We have a number of ongoing and upcoming research projects! Through our work with a variety of methodologies and populations, all of our research centers around the critical role of sleep in promoting and maintaining public health.
The Profile Project: The interplay of sleep and energy homeostasis in adults enrolled in a weight management program
This project is being supported by funds from the Sanford Health-NDSU Seed Grant Program (PI: Irish). The Profile Project began in Fall 2015 and aims to collect a broad range of behavioral and psychosocial data from approximately 200 adults enrolled in a weight management program. Specifically, we aim to evaluate the bidirectional influence between sleep and energy homeostasis (calorie expenditure and consumption) through a week of objective sleep and exercise monitoring and daily dietary recall. The study includes a broad range of self-report assessments providing a rich dataset for the examination of interpersonal, psychological, behavioral, and health-related factors in the context of sleep and weight loss behaviors.
Behavioral influence on sleep improvement efforts
This work is supported by funds from the National Science Foundation and the NDSU Department of Psychology. The aim of this ongoing protocol is to systematically evaluate and refine a range of behavioral recommendations for sleep improvement (i.e., sleep hygiene recommendations). Our protocol includes a 2 week baseline assessment period during which we monitor daily sleep characteristics (using actigraphy) as well as daily behavioral and environmental influences on sleep. Baseline participants with objectively verified poor sleep are then recruited to participate in one of several behavior change protocols to directly test the impact of specific changes on sleep.
Sleep and health of cardiac patients: Is there a place for sleep in cardiac rehab?
In collaboration with a local cardiac rehab center, we have many exciting opportunities to examine the correlates and consequences of sleep problems among recent cardiac patients. In the short term, we aim to investigate the interplay between sleep and waking behaviors (e.g., diet, exercise) and medical outcomes (e.g., vitals, pain, quality of life, recurrence of cardiac events, mortality). In the long-term, we aim to develop, test, and implement a sleep promotion program into the existing cardiac rehab structure to further enhance the health and wellness of cardiac patients.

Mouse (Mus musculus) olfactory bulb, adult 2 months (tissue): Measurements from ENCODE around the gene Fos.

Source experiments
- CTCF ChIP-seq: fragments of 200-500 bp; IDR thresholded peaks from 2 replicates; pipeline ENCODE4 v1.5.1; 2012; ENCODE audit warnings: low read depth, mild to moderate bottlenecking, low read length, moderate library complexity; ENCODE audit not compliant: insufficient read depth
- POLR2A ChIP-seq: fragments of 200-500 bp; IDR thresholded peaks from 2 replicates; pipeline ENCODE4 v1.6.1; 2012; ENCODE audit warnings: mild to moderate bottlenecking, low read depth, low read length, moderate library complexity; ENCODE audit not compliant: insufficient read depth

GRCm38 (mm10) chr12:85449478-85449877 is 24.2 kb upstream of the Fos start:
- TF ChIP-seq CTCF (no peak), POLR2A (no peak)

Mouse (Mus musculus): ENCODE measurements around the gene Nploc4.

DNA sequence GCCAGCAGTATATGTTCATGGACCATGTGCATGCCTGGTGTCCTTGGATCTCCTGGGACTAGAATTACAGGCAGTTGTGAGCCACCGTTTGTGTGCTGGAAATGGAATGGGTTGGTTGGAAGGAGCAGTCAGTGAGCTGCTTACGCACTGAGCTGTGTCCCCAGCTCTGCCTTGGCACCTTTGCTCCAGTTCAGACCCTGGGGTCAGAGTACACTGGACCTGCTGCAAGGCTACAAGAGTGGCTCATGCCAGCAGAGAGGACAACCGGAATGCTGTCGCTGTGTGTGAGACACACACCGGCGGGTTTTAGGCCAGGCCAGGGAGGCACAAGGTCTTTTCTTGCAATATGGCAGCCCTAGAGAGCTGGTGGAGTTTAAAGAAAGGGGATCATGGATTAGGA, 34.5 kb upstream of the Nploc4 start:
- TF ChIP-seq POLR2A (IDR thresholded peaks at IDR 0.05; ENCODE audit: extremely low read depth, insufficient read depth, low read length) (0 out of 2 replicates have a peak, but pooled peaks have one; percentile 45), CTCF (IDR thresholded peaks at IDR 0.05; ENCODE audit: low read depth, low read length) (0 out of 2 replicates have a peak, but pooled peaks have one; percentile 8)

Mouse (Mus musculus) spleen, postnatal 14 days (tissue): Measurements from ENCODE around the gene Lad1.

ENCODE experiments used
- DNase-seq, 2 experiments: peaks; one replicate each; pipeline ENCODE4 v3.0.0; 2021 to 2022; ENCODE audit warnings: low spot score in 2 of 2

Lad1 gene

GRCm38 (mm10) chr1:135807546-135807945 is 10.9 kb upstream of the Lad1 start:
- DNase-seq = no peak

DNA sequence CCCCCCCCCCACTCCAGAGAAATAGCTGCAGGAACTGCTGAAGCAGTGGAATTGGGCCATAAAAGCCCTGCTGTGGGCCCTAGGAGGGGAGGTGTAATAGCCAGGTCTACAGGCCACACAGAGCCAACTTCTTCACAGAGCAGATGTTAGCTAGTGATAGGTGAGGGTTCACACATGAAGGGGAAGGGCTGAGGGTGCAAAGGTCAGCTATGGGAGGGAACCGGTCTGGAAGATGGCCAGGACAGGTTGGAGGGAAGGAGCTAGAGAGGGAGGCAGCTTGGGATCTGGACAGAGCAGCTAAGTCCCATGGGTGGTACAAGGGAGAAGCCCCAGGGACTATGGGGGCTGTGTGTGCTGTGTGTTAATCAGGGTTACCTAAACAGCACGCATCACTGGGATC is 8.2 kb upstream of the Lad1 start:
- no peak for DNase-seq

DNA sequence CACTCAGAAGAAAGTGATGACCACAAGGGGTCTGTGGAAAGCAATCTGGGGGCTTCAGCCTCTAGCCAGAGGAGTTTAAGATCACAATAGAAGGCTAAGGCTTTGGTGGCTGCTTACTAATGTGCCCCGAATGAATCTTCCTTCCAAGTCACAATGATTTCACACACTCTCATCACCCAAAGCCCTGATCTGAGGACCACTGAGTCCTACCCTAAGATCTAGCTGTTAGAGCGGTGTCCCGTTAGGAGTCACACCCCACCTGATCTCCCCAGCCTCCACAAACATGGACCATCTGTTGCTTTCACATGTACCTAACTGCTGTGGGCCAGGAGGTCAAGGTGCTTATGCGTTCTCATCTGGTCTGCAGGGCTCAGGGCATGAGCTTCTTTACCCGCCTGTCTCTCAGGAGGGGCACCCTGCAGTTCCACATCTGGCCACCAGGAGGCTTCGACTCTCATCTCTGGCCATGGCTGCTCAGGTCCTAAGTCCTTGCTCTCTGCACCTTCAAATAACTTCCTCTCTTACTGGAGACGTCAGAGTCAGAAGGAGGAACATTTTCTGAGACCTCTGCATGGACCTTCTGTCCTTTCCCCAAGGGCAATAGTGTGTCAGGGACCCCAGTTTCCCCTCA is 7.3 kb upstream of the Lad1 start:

The prevalence of sleep disordered breathing among American Indians
The SLEEP Lab is at the early stages of building collaborative relationships with local tribal communities. Our goal is to investigate the prevalence of sleep disordered breathing among American Indians in the Northern Plains region and to examine disparities in access to and utilization of sleep medicine services.
The role of visual attention in successful sleep health promotion
This work is supported by funds from the Centers of Biomedical Research Excellence (COBRE). We aim to understand how visual and cognitive processes (e.g., attention) through the use of sleep hygiene education materials relate to actual behavior change.Our protocol includes a week-long baseline assessment period during which we monitor daily sleep characteristics using actigraphy as well as daily behavioral and environmental influences on sleep. Baseline participants with objectively verified poor sleep are then recruited to participate in a behavior change protocol to directly test the impact of various behavior changes on sleep.
Additional projects and collaborations are always in the pipeline! Please contact us for more information about what we’re up to.